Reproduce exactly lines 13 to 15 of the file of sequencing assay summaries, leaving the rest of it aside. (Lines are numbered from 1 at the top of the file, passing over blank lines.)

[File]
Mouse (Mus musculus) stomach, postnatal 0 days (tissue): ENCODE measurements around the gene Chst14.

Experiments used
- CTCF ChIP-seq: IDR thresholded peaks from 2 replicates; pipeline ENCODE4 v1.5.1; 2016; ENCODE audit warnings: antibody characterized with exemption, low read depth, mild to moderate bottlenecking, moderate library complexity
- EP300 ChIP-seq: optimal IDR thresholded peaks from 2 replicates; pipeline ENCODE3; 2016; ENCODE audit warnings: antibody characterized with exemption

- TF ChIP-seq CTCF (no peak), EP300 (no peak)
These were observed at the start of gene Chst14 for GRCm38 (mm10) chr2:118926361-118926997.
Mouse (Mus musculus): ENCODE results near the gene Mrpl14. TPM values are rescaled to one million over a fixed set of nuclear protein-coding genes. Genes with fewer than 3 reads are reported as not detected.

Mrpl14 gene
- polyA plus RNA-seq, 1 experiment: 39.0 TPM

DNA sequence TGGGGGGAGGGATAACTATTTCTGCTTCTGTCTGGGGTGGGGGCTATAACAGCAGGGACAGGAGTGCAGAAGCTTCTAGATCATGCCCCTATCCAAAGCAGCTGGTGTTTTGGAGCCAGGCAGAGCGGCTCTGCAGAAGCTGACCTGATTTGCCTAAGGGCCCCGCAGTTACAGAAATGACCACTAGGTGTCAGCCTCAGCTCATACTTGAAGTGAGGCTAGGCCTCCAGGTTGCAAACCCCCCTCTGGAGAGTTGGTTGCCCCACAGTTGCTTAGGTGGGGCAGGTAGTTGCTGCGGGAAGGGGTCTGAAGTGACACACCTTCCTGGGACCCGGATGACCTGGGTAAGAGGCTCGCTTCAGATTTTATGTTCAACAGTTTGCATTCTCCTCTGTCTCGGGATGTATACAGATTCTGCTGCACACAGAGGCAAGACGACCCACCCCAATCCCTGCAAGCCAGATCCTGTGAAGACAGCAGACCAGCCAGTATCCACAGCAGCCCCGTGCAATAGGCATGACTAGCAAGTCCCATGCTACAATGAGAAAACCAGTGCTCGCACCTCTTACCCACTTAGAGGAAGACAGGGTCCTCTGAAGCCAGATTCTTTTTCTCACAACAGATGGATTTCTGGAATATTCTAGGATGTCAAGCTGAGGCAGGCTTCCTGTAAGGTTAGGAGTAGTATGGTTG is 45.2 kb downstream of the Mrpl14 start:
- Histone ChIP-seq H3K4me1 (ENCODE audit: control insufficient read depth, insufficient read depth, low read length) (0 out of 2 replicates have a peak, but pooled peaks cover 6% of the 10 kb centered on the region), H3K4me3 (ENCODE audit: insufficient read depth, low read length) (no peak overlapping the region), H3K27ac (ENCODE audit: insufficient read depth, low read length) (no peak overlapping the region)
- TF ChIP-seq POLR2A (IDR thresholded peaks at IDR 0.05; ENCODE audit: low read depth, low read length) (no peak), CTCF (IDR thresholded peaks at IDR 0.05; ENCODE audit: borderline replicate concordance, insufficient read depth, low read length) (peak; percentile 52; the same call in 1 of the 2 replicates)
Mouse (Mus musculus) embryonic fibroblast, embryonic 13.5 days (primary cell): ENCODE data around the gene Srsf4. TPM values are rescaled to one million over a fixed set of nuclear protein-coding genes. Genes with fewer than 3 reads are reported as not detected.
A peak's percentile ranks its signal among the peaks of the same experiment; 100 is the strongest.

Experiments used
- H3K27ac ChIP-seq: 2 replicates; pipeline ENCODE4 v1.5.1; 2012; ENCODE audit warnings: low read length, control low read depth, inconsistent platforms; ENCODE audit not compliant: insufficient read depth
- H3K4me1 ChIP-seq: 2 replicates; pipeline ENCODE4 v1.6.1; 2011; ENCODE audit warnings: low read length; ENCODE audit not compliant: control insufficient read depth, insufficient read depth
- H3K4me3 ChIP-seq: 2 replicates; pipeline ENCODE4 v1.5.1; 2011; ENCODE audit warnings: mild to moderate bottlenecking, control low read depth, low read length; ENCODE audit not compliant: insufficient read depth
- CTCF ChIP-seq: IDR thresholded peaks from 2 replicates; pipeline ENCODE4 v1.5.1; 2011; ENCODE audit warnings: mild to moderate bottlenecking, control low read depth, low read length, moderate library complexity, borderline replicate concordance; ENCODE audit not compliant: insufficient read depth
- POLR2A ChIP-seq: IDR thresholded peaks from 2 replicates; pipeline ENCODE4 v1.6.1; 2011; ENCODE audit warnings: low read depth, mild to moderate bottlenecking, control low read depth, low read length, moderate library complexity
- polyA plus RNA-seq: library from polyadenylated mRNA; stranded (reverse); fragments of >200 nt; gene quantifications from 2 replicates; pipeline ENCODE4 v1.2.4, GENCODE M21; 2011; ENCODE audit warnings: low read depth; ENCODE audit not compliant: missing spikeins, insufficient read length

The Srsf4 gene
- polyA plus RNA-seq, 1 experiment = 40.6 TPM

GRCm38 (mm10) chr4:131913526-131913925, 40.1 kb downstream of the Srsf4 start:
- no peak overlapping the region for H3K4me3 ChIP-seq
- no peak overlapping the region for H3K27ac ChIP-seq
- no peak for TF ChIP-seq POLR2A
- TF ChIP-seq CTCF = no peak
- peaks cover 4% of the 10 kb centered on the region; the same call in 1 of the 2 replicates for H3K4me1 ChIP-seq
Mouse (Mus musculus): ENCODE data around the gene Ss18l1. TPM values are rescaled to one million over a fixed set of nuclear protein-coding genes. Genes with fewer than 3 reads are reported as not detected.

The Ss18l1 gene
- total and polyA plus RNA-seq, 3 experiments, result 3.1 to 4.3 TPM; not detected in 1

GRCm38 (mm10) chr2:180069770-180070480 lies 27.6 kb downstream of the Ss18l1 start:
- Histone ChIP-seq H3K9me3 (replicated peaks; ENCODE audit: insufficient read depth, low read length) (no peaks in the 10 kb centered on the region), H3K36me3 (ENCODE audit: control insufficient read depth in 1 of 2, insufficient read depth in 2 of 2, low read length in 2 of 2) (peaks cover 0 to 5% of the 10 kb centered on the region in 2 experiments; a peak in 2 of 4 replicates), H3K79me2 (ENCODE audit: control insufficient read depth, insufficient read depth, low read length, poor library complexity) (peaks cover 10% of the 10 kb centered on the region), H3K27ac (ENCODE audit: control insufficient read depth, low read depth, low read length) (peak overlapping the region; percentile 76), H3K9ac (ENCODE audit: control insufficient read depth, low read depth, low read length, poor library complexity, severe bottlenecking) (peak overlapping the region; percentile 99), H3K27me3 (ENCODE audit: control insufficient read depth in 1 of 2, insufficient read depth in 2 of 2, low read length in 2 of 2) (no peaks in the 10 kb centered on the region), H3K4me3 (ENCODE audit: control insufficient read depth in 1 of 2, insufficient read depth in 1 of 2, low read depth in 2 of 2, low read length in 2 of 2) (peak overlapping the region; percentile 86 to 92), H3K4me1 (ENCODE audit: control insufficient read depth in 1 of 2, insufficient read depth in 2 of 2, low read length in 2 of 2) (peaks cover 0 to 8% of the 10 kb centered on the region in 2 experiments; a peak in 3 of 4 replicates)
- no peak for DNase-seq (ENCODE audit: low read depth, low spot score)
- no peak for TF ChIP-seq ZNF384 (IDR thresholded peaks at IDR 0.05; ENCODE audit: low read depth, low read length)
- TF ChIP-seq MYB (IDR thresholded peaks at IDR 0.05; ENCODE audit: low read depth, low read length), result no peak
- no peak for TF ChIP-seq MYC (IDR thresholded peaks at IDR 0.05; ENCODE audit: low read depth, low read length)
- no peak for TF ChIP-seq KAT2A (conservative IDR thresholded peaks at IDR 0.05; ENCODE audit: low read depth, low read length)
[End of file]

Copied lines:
Mouse (Mus musculus) embryonic fibroblast, embryonic 13.5 days (primary cell): ENCODE data around the gene Srsf4. TPM values are rescaled to one million over a fixed set of nuclear protein-coding genes. Genes with fewer than 3 reads are reported as not detected.
A peak's percentile ranks its signal among the peaks of the same experiment; 100 is the strongest.

Experiments used